There is no better example of this difference than the treatment the President of the U.S and the British Prime Minister receive when addressing the legislature. The President’s visit is filled with ceremony and the legislators are supposed to respect the majesty of the head of state and not even contest the message given by him. A Prime Minister, on the other hand, receives no ceremonial or pompous welcoming to Parliament (which is reserved to the Queen) and has the obligation to face his political opponents face to face and in real-time at least once a week.
In few words, modern Monarchies help at ensuring a smooth change of government and take politicians off the pedestal.
The monarchy as a unifier
Another issue where the monarchy plays a far superior role to an elected head of state is in that of representing the whole nation. The survival of the Monarchy relies on the public perception that they are above the political fray, which is why they take heavy precautions to not voice any political opinion, the opposite of a president that half of the country did not vote for.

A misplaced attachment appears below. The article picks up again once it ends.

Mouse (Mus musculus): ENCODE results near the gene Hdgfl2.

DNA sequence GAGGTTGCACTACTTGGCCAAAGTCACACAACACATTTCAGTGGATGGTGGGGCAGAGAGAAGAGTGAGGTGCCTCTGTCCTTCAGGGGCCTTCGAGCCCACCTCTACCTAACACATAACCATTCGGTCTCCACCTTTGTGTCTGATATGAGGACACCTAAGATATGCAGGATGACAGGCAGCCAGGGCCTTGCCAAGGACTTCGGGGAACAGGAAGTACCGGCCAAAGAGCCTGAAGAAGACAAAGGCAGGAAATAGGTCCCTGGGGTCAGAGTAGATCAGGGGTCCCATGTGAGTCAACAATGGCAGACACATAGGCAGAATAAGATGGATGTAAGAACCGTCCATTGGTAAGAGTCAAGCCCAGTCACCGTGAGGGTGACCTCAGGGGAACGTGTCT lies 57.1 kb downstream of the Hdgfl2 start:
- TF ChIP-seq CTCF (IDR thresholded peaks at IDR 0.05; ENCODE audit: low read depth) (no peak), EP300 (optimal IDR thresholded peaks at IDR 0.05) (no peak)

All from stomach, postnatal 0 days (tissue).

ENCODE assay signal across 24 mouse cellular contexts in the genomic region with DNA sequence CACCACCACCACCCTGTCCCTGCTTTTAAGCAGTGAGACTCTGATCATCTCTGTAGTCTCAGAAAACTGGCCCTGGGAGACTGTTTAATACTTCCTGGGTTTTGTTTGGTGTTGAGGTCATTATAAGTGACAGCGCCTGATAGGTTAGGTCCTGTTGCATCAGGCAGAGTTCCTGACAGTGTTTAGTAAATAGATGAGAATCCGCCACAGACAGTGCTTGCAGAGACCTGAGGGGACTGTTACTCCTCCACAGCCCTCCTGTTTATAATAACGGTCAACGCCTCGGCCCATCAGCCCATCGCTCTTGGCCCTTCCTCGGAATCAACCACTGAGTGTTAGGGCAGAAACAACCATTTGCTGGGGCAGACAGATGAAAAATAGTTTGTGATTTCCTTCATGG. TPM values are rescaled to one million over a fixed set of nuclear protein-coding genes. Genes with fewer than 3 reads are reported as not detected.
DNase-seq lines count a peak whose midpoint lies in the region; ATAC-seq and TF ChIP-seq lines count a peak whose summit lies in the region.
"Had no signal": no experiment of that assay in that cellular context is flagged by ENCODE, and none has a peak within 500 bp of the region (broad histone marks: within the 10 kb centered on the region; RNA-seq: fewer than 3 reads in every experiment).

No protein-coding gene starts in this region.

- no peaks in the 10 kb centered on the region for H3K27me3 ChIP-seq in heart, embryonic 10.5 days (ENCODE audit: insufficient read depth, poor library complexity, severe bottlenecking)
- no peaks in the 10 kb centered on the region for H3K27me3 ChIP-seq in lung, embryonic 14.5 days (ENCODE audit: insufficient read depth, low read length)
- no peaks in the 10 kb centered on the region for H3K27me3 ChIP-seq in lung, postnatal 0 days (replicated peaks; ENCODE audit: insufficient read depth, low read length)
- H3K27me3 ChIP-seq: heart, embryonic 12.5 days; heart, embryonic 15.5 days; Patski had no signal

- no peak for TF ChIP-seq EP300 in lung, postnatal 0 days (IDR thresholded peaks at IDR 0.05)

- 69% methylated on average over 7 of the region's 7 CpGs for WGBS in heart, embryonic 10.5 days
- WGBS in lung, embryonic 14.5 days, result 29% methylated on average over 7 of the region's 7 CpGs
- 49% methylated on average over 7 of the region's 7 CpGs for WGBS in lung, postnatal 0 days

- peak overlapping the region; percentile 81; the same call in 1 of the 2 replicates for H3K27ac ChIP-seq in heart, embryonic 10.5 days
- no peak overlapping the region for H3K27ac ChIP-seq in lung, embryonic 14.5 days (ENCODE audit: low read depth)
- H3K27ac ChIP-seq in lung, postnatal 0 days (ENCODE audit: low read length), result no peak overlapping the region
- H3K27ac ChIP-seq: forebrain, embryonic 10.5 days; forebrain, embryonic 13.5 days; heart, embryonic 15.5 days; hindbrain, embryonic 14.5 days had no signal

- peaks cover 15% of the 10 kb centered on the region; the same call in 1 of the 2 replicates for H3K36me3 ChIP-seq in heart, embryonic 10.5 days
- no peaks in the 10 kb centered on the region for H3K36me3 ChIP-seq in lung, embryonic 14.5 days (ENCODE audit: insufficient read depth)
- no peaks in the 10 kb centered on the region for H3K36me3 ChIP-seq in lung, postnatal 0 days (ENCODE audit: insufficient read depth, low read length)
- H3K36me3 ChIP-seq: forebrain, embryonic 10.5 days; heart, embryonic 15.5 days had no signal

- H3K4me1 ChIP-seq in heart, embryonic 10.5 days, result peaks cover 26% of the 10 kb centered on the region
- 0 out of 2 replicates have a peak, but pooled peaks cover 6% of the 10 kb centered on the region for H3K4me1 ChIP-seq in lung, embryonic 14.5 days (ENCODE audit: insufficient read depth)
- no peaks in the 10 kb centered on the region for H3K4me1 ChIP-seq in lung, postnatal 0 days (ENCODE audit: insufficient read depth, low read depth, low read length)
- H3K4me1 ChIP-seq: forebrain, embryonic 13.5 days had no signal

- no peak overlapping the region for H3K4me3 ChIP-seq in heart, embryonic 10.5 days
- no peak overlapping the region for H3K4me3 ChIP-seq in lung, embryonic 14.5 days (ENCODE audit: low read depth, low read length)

Countries are composed of people with many differences: social, economic, political, religious, and many others. However, it also has its shared history and traditions to bind them together, and the monarchy is the institution that has the sole objective of crafting an image that ties our present with our past, while also reminding the people what brings us together.
Some might say that this emphasis in rituals and symbols is archaic or pointless, but they are missing the fact that Republics have the same thing. Don’t Presidents follow ceremonial roles and pompous ceremonies that are supposed to illustrate the unity of the nation? The key difference is that presidents can use those symbols to pursue a political agenda, Monarchies do not.